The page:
I stood on a hill top this morning, looking down across a meadow and further out across the waters of Puget Sound. The deep greens of the trees and grasses were accented by the dark blue of the water and the dark grays and brilliant whites of the low hanging clouds that seemed to be deciding whether or not they were going to release the storm they held. About halfway down the meadow stood a tree stump that must have been fifteen feet in diameter and ten feet high. Wildflowers and the long vines of wild berries spilled out from the top of the stump, flowed down the sides, and created a swirl of color around the base.
Here on the Olympic Peninsula in the Pacific Northwest, I have become fascinated by what seems to be a long-standing tradition of cutting the huge cedars and other trees that have fallen, presumably due to lightening-strike, eight to ten feet above the ground. Certainly in California and other places where I have lived, trees are taken down to ground level and the stumps are completely removed if possible. By leaving the base of the tree standing, it becomes home for small wildlife and a place for other plant life to take hold and begin to grow, and ultimately to nourish the soil as it decomposes. Some of the trees regenerate and grow out of the stumps, reaching the same height as the surrounding trees. These tree stump garden sculptures add beauty to the landscape and hold the energetic place for the giant that was lost to the ravages of Nature. They are a place where life begins again.
Sometimes, we suffer the lightning strikes of life: the end of a long term relationship, the death of a loved one, the abrupt end of a long-held dream or goal. And then, we must begin again. We may want to stop, to just come to an end somehow, but life will not allow us to do that. So we gather the resources and the energy that we need to in order to start our process of re-growth and bring new life to the part(s) of ourselves that have become dead to us.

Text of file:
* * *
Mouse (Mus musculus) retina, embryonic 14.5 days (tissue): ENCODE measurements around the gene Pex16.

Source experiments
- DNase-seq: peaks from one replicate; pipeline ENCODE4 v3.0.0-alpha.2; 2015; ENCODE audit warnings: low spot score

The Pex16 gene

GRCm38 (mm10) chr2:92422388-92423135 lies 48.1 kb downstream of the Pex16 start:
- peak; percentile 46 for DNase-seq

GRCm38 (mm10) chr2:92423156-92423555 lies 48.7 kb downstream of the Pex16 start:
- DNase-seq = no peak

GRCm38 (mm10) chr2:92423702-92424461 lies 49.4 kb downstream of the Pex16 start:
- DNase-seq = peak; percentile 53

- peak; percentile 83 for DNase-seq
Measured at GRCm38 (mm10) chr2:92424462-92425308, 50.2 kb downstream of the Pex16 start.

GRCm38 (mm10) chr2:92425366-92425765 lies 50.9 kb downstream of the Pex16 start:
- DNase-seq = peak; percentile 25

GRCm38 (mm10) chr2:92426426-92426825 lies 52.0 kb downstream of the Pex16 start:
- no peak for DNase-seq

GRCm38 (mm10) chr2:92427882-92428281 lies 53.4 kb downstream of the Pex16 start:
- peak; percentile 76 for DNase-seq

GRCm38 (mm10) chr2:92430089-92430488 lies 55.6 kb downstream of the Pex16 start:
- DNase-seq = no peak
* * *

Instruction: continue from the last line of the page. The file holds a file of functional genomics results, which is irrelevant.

Instead of clear-cutting ourselves, I think it’s better to hold the image of these grand old trees that still stand to offer hope for new growth and continued life. We know, or we will figure out soon enough, what parts of ourselves we had given over to the other person or the circumstance and what parts of ourselves are deeply rooted. How much needs to be cut away, and how tall is the core of us that remains? Clean-cut does not mean clear-cut; just as the wood deadened by the lightning strike must be cut away but the rest can remain to nurture new growth, we can honor the sturdy parts of ourselves and open to receiving that which will come to us and root itself within us.
I am in the process of doing this very thing. It is most of why I have come to the Pacific Northwest. Certainly, a great part of it is those ever-present clouds and their mists, rains, and hail. It was also the thick forests and the visual joy of the various plant life which explodes all over the landscape, so vibrant and seemingly so much more full of life than in California. These things are the resourcing that I need to complete the true task of bringing my inner self back to life. Having lost the last of my inner resourcing through spiritual betrayal, I was certainly tempted to do some internal clear-cutting. It felt for a while that my deepest roots had been affected and I could not recover any life force; there was nothing from which I could grow again. The knowledge of where to find the resourcing I need in Nature is something I have had since I was quite young, and fortunately life’s circumstances have allowed me to come to a place where I feel a strong pull towards the energy of Nature and its inherent abundance. My roots are deep and strong, and I am finding out that there is a lot more left of my core, my “trunk” if you will, than I had felt I had.
I have been shown the location of an Earth Spririt; each day as I see it, I give thanks that it has shown itself to me and that I still have the wisdom to pay attention to it. I miss my Spirit Woman Rock on the Northern California coast; a symbol of ancient wisdom and the anchor for my monthly Full Moon ceremonies. I knew that she was something that I would have to let go of in coming here, and I hoped that I would be able to retain the connection despite the great distance. I believe that I will. I also see that part of what I am letting go of is the culmination of that wisdom. That cycle, those particular lessons, are completed. And, now, this Earth Spirit shows itself in a young, almost embryonic, form. I recognize the energy of new growth and renewal in it. I accept the gift, and will use it as wisely as I can.